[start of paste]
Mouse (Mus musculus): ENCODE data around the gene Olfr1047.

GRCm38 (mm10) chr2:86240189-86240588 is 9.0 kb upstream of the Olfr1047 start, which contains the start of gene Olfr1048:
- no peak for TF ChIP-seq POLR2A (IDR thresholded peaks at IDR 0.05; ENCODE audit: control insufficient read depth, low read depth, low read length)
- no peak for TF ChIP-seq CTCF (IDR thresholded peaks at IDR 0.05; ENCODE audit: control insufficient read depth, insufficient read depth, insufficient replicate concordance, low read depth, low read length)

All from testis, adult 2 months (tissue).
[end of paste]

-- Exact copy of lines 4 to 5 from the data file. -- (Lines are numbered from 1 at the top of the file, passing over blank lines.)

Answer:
- no peak for TF ChIP-seq CTCF (IDR thresholded peaks at IDR 0.05; ENCODE audit: control insufficient read depth, insufficient read depth, insufficient replicate concordance, low read depth, low read length)

All from testis, adult 2 months (tissue).